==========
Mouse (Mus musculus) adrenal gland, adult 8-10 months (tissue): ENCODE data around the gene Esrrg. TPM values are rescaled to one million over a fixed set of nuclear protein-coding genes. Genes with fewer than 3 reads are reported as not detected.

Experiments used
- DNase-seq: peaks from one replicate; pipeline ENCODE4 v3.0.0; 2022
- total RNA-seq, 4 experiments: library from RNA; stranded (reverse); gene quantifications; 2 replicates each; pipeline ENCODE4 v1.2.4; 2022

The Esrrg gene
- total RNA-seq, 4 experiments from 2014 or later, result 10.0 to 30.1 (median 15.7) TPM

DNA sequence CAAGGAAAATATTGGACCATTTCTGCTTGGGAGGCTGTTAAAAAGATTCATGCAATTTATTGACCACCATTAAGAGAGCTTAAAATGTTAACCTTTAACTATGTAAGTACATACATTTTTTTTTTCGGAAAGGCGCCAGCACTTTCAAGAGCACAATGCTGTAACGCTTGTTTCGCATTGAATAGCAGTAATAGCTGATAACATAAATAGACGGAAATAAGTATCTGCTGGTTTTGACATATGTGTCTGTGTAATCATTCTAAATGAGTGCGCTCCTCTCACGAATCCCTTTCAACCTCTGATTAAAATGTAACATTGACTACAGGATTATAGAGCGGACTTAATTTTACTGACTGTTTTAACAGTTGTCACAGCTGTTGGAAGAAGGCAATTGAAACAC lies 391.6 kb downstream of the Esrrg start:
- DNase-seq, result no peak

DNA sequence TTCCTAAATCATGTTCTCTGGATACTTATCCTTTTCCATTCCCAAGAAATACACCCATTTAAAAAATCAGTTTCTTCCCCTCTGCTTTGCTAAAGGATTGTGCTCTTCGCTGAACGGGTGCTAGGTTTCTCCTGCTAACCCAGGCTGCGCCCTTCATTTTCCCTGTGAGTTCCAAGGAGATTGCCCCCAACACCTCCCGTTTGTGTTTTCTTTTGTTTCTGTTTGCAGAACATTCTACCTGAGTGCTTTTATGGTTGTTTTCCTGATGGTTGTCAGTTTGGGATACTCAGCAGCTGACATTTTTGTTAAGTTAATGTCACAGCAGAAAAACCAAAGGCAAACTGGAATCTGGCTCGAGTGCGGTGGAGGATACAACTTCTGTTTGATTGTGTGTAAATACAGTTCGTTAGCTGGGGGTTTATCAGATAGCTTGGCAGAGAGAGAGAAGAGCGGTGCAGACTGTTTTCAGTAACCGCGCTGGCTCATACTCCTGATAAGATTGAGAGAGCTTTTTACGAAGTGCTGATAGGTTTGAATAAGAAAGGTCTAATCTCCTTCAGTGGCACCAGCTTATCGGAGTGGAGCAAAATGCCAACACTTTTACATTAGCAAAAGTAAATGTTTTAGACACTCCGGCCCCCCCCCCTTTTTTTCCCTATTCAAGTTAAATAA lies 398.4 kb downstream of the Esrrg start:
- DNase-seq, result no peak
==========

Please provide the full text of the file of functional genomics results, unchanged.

Mouse (Mus musculus) adrenal gland, adult 8-10 months (tissue): ENCODE data around the gene Esrrg. TPM values are rescaled to one million over a fixed set of nuclear protein-coding genes. Genes with fewer than 3 reads are reported as not detected.

Experiments used
- DNase-seq: peaks from one replicate; pipeline ENCODE4 v3.0.0; 2022
- total RNA-seq, 4 experiments: library from RNA; stranded (reverse); gene quantifications; 2 replicates each; pipeline ENCODE4 v1.2.4; 2022

The Esrrg gene
- total RNA-seq, 4 experiments from 2014 or later, result 10.0 to 30.1 (median 15.7) TPM

DNA sequence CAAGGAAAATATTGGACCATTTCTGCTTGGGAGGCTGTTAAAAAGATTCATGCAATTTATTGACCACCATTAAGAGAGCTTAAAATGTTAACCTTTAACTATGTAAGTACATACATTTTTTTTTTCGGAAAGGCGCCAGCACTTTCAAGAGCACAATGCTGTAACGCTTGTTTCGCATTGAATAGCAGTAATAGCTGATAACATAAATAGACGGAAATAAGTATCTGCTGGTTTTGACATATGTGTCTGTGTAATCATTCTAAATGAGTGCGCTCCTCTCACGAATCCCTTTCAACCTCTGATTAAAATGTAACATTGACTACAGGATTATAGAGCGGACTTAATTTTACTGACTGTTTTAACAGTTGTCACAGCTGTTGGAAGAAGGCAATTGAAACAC lies 391.6 kb downstream of the Esrrg start:
- DNase-seq, result no peak

DNA sequence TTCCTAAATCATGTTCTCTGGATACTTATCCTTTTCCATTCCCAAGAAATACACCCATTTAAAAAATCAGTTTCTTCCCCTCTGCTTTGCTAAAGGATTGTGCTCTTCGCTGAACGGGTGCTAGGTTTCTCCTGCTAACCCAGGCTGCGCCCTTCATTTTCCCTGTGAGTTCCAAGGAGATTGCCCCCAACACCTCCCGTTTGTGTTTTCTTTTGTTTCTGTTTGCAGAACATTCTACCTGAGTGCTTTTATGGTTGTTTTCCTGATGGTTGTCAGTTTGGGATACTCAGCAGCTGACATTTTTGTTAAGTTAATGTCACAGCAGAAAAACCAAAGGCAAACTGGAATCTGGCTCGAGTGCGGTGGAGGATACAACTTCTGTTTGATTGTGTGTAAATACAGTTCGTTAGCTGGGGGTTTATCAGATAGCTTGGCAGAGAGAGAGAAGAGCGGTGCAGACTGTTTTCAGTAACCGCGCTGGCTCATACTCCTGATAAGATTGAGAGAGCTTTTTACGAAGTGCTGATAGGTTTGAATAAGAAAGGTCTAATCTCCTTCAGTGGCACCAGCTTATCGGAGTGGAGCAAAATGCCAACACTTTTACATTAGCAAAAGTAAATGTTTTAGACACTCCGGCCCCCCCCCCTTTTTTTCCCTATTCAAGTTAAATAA lies 398.4 kb downstream of the Esrrg start:
- DNase-seq, result no peak